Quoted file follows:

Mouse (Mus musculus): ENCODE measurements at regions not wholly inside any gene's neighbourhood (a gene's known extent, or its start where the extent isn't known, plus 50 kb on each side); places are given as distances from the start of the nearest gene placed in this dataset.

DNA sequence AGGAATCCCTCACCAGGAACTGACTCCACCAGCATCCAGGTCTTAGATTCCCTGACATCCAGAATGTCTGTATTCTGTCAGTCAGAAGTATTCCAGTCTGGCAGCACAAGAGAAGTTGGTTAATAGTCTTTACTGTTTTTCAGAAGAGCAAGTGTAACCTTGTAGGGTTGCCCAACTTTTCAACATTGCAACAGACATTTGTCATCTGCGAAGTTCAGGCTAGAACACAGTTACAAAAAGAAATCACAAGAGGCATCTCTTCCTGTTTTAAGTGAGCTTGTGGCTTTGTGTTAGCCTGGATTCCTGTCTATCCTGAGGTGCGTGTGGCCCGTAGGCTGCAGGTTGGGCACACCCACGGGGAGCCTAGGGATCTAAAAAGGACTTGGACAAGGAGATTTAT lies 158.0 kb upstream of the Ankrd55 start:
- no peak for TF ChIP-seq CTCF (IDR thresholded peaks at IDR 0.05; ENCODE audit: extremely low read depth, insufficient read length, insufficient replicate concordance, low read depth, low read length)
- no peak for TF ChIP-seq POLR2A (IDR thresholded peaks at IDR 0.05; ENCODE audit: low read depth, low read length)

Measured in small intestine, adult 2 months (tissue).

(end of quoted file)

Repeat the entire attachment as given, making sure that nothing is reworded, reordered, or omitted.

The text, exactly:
Mouse (Mus musculus): ENCODE measurements at regions not wholly inside any gene's neighbourhood (a gene's known extent, or its start where the extent isn't known, plus 50 kb on each side); places are given as distances from the start of the nearest gene placed in this dataset.

DNA sequence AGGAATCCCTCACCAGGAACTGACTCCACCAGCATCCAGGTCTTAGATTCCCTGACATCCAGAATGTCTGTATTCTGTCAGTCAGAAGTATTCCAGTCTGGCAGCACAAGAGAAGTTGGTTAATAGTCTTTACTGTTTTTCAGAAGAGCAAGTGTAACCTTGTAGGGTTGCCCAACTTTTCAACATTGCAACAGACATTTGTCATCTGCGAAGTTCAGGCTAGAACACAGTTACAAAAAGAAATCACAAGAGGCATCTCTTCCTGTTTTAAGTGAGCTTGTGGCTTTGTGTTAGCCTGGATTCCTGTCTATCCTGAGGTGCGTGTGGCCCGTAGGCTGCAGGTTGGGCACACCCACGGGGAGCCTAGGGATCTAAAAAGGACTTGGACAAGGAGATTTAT lies 158.0 kb upstream of the Ankrd55 start:
- no peak for TF ChIP-seq CTCF (IDR thresholded peaks at IDR 0.05; ENCODE audit: extremely low read depth, insufficient read length, insufficient replicate concordance, low read depth, low read length)
- no peak for TF ChIP-seq POLR2A (IDR thresholded peaks at IDR 0.05; ENCODE audit: low read depth, low read length)

Measured in small intestine, adult 2 months (tissue).